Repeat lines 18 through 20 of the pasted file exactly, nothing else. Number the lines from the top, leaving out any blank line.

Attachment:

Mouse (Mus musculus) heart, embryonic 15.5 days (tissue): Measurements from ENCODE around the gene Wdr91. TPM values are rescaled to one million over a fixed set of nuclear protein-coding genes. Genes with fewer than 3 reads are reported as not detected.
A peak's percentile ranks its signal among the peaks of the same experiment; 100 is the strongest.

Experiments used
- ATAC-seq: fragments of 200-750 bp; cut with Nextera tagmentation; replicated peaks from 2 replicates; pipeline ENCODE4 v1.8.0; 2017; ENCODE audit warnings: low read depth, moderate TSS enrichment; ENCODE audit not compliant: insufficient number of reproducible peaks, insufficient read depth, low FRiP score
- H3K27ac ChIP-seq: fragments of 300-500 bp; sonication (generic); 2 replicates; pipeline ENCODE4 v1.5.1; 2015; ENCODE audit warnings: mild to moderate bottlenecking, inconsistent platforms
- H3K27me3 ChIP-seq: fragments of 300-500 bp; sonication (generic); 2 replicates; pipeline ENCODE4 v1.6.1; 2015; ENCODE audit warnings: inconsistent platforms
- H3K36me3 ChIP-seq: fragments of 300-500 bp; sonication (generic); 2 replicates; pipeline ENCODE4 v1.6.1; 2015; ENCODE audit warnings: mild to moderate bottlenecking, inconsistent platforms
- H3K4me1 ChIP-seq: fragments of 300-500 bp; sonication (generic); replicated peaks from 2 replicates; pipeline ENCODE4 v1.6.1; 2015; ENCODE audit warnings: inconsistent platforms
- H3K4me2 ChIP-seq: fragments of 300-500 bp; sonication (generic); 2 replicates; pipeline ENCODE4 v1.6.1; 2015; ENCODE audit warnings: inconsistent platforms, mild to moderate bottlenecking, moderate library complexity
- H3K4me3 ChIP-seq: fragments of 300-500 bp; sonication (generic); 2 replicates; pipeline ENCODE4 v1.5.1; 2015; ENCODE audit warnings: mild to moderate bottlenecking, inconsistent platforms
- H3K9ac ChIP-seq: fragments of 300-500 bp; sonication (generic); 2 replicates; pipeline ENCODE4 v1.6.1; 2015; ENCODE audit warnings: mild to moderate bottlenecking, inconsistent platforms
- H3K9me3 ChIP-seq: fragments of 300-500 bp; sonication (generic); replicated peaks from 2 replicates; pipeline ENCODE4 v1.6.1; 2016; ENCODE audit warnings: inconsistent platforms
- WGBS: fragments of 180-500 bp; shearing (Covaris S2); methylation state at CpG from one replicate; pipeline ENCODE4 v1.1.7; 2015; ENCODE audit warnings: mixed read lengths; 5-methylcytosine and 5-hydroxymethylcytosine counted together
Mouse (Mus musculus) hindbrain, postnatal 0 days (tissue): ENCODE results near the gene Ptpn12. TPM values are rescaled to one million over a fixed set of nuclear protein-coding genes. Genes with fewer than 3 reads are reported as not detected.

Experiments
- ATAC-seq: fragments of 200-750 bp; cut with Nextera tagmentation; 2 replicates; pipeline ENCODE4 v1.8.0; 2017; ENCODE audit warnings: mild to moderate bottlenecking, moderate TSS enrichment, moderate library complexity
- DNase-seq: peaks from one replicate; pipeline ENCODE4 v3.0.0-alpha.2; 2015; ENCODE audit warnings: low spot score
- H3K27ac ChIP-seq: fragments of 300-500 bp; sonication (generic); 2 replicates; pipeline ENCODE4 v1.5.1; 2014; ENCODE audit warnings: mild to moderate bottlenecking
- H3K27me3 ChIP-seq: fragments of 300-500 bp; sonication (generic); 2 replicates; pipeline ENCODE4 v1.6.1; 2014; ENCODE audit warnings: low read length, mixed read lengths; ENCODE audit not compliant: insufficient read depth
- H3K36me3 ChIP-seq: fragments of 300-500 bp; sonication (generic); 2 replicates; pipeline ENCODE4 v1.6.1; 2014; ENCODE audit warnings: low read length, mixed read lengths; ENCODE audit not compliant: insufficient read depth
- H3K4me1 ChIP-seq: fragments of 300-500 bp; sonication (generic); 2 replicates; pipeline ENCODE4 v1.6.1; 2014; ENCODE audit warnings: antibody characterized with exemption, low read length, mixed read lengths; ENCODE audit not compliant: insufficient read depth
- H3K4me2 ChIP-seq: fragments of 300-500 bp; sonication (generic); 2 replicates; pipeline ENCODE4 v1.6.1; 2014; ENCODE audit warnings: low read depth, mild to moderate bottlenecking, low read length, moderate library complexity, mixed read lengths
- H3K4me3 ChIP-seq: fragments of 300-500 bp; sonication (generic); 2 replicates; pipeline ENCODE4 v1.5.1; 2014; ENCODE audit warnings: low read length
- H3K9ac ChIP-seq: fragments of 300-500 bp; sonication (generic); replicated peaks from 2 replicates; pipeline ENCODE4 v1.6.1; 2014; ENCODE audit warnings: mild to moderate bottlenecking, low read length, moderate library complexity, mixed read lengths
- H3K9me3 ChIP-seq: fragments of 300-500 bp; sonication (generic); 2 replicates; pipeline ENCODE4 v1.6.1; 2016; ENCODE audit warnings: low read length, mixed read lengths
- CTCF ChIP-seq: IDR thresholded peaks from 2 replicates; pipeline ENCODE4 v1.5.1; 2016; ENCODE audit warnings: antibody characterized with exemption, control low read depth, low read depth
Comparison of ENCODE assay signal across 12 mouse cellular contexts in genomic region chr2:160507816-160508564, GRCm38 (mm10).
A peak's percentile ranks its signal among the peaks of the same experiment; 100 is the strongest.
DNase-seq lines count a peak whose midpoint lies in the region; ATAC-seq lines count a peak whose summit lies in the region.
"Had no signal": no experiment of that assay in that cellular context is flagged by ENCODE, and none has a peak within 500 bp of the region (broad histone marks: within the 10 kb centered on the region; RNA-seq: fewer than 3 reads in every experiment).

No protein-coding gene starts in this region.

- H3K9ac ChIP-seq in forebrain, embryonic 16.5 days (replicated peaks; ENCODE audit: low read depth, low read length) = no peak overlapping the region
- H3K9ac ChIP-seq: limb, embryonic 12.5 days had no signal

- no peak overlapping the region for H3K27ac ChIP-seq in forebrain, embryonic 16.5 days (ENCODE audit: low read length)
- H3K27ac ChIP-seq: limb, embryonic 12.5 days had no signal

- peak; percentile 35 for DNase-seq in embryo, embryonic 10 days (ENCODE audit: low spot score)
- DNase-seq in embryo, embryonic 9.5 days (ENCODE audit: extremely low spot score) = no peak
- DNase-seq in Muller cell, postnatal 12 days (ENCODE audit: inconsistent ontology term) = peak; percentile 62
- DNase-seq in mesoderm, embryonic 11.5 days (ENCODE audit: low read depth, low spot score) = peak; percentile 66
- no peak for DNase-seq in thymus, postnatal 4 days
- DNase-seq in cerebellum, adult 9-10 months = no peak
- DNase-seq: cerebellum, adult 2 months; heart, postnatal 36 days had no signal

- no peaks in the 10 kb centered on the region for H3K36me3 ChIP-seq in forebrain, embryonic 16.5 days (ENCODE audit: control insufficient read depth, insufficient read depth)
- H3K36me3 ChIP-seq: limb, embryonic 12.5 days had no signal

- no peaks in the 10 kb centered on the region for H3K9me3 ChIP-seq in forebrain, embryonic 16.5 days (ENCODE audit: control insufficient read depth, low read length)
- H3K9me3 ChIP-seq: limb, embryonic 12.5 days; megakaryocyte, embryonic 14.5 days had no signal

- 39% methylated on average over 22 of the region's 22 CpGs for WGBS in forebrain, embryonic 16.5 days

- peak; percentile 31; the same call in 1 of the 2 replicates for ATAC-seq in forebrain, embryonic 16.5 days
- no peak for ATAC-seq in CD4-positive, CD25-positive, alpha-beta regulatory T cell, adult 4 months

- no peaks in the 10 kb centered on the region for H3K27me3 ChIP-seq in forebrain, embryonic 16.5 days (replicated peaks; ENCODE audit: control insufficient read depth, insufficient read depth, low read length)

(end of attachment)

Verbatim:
- H3K27ac ChIP-seq: fragments of 300-500 bp; sonication (generic); 2 replicates; pipeline ENCODE4 v1.5.1; 2014; ENCODE audit warnings: mild to moderate bottlenecking
- H3K27me3 ChIP-seq: fragments of 300-500 bp; sonication (generic); 2 replicates; pipeline ENCODE4 v1.6.1; 2014; ENCODE audit warnings: low read length, mixed read lengths; ENCODE audit not compliant: insufficient read depth
- H3K36me3 ChIP-seq: fragments of 300-500 bp; sonication (generic); 2 replicates; pipeline ENCODE4 v1.6.1; 2014; ENCODE audit warnings: low read length, mixed read lengths; ENCODE audit not compliant: insufficient read depth